[Milton-L] The Scalpel!
hycho229 at gmail.com
Thu Feb 9 21:15:34 EST 2017
I agree with Dr. Rovira that the importance of the humanities education in producing “quality” work force is not properly recognized in the U.S. I wonder it might help to convey the message if we advocate for the humanities and the humanities education more in the language of the business world.
Situated in Korea, I see a growing public recognition of the importance of the humanities, even though the humanities programs at colleges experience down-sizing and cuts as in the U.S For example, Chosun Daily, a conservative and business-friendly newspaper in Korea, recently ran a series of articles on the future direction of Korean education, and they see the tradition of liberal education at American colleges, with its emphasis on discussion and writing, as a model to adopt and localize in order to educate new kinds of talents, the kinds that Korea needs in order to move beyond the manufacturing-based economy. The business leaders increasingly demand that universities educate people who can evaluate the situations on their own, come up with questions, gather relevant information, and solve the problem, rather than those who are just good at test-taking and completing well-defined tasks. In Korea, these capacities are broadly referred to as “creativity” or “humanities-way of thinking.”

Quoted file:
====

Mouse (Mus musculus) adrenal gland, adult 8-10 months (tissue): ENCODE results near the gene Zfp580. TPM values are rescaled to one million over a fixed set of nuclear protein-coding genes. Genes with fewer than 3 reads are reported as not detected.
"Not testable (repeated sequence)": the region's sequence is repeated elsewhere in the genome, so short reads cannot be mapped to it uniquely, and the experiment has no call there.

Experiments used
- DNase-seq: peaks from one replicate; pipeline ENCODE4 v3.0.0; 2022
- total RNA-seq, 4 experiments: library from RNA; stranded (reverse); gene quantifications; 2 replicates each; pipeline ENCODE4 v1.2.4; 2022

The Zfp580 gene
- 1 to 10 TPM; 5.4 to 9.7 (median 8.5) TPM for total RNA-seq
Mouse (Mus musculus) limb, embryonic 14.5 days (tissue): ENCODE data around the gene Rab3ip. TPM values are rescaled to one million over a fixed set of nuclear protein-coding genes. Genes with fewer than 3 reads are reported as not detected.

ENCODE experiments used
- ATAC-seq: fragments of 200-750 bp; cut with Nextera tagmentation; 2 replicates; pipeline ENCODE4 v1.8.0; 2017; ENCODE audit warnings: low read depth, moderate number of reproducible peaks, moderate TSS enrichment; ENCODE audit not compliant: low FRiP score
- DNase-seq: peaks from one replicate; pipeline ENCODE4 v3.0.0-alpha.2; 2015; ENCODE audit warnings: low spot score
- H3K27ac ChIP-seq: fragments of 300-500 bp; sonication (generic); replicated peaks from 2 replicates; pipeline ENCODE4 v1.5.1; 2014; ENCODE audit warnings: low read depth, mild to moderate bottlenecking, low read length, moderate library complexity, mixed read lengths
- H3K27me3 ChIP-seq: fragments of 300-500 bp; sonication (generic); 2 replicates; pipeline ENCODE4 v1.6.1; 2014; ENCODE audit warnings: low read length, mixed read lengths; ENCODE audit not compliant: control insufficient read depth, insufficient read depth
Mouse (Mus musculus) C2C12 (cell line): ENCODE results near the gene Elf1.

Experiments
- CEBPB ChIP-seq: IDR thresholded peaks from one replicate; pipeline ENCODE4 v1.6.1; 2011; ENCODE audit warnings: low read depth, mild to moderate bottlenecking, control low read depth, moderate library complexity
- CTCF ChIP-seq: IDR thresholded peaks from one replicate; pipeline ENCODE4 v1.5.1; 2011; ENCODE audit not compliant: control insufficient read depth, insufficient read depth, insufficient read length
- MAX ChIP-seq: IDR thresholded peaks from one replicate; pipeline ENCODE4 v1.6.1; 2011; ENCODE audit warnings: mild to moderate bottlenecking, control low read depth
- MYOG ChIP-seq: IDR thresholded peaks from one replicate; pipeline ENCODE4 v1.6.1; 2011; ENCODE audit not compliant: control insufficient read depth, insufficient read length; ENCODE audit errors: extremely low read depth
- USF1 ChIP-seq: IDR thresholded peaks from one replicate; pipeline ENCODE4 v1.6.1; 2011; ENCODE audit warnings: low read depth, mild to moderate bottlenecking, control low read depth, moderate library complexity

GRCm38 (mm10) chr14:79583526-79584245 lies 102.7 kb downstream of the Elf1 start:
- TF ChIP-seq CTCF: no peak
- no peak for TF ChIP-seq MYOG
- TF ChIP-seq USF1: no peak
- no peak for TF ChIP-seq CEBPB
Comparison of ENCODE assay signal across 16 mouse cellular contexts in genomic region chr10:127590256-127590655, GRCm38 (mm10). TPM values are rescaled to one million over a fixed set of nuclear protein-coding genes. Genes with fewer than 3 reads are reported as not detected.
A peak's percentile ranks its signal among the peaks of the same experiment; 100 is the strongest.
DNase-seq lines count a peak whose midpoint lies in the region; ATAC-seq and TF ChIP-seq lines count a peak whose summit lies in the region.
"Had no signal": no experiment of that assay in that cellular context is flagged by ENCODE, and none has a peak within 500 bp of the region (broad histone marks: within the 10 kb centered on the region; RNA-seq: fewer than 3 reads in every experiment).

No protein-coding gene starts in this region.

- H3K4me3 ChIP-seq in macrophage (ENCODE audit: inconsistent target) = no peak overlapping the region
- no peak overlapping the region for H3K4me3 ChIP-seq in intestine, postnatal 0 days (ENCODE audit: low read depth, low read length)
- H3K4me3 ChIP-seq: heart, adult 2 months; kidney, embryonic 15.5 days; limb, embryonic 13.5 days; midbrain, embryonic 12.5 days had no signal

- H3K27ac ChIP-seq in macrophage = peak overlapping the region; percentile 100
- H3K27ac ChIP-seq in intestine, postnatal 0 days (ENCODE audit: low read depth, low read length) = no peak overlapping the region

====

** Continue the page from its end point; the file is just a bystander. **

In case some on this list might be interested, these are the links to the articles in Chosun Daily. They are in Korean, but the Google translator will do a tolerable job.
From: milton-l-bounces at richmond.edu [mailto:milton-l-bounces at richmond.edu] On Behalf Of James Rovira
Sent: Thursday, February 9, 2017 3:39 PM
To: John Milton Discussion List <milton-l at richmond.edu>
Subject: Re: [Milton-L] The Scalpel!
I don't think identity politics is at all the issue in the decline of the humanities. It doesn't matter if we're reading/teaching Milton, Shakespeare, or Toni Morrison -- the study itself is less and less valued. I would attribute this decline to a great deal of anxiety over employability, a considerable amount of ignorance about how the humanities as a whole contributes to the workforce, and the confusion of university education for vocational education -- which is understandable as many of our most popular degree programs are essentially vocational in nature (Business, Law, Criminal Justice, some areas of Communication and Psychology, etc.).
I'm curious if anyone has any insight into the president over DP and his views of higher ed and the humanities? I would think any appeal to the academic reputation of the university would carry some weight.
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